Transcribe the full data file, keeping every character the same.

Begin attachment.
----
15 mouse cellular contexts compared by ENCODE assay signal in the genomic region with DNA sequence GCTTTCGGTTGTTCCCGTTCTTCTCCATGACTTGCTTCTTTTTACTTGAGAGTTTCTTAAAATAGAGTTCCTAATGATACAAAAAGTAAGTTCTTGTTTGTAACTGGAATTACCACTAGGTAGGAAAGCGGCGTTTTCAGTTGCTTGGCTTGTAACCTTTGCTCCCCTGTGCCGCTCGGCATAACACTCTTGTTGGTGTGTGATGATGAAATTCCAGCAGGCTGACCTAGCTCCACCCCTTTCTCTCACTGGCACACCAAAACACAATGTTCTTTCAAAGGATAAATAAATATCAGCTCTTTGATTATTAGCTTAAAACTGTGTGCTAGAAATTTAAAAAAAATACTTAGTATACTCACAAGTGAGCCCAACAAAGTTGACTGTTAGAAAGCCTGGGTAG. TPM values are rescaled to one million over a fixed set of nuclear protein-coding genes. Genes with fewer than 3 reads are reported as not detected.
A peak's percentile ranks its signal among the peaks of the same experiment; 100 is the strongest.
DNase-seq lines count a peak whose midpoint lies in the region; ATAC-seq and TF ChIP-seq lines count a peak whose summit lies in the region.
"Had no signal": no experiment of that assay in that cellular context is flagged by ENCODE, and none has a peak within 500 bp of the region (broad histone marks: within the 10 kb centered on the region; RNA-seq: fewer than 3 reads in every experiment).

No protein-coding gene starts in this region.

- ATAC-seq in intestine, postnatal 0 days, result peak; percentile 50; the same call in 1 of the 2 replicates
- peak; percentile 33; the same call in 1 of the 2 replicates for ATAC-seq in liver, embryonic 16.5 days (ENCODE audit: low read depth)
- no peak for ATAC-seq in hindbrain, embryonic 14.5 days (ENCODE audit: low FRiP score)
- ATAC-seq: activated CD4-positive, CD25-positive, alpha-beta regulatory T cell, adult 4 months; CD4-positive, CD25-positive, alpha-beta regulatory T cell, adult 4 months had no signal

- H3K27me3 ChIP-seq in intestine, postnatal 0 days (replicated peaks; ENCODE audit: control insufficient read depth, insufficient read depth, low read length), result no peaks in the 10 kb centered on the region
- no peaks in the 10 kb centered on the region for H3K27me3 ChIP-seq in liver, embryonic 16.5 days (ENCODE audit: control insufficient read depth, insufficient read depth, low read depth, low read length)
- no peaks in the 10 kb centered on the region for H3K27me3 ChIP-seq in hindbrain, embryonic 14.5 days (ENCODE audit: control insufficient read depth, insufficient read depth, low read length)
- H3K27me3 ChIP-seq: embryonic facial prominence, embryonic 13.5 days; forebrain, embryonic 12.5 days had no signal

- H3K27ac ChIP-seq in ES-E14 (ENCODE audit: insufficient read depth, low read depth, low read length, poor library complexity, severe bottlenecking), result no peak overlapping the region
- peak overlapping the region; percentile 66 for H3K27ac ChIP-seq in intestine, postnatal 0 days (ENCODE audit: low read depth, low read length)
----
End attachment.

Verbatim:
15 mouse cellular contexts compared by ENCODE assay signal in the genomic region with DNA sequence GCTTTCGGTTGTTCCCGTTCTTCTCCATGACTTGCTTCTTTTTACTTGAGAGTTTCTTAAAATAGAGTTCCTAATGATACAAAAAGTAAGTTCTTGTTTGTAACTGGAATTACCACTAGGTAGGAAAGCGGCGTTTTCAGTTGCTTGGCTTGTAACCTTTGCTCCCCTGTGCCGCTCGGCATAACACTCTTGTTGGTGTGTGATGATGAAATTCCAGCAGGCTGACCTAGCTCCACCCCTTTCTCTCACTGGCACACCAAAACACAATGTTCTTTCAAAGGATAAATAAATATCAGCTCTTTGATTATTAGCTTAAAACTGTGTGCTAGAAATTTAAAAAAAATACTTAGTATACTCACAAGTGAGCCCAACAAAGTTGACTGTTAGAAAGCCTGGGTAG. TPM values are rescaled to one million over a fixed set of nuclear protein-coding genes. Genes with fewer than 3 reads are reported as not detected.
A peak's percentile ranks its signal among the peaks of the same experiment; 100 is the strongest.
DNase-seq lines count a peak whose midpoint lies in the region; ATAC-seq and TF ChIP-seq lines count a peak whose summit lies in the region.
"Had no signal": no experiment of that assay in that cellular context is flagged by ENCODE, and none has a peak within 500 bp of the region (broad histone marks: within the 10 kb centered on the region; RNA-seq: fewer than 3 reads in every experiment).

No protein-coding gene starts in this region.

- ATAC-seq in intestine, postnatal 0 days, result peak; percentile 50; the same call in 1 of the 2 replicates
- peak; percentile 33; the same call in 1 of the 2 replicates for ATAC-seq in liver, embryonic 16.5 days (ENCODE audit: low read depth)
- no peak for ATAC-seq in hindbrain, embryonic 14.5 days (ENCODE audit: low FRiP score)
- ATAC-seq: activated CD4-positive, CD25-positive, alpha-beta regulatory T cell, adult 4 months; CD4-positive, CD25-positive, alpha-beta regulatory T cell, adult 4 months had no signal

- H3K27me3 ChIP-seq in intestine, postnatal 0 days (replicated peaks; ENCODE audit: control insufficient read depth, insufficient read depth, low read length), result no peaks in the 10 kb centered on the region
- no peaks in the 10 kb centered on the region for H3K27me3 ChIP-seq in liver, embryonic 16.5 days (ENCODE audit: control insufficient read depth, insufficient read depth, low read depth, low read length)
- no peaks in the 10 kb centered on the region for H3K27me3 ChIP-seq in hindbrain, embryonic 14.5 days (ENCODE audit: control insufficient read depth, insufficient read depth, low read length)
- H3K27me3 ChIP-seq: embryonic facial prominence, embryonic 13.5 days; forebrain, embryonic 12.5 days had no signal

- H3K27ac ChIP-seq in ES-E14 (ENCODE audit: insufficient read depth, low read depth, low read length, poor library complexity, severe bottlenecking), result no peak overlapping the region
- peak overlapping the region; percentile 66 for H3K27ac ChIP-seq in intestine, postnatal 0 days (ENCODE audit: low read depth, low read length)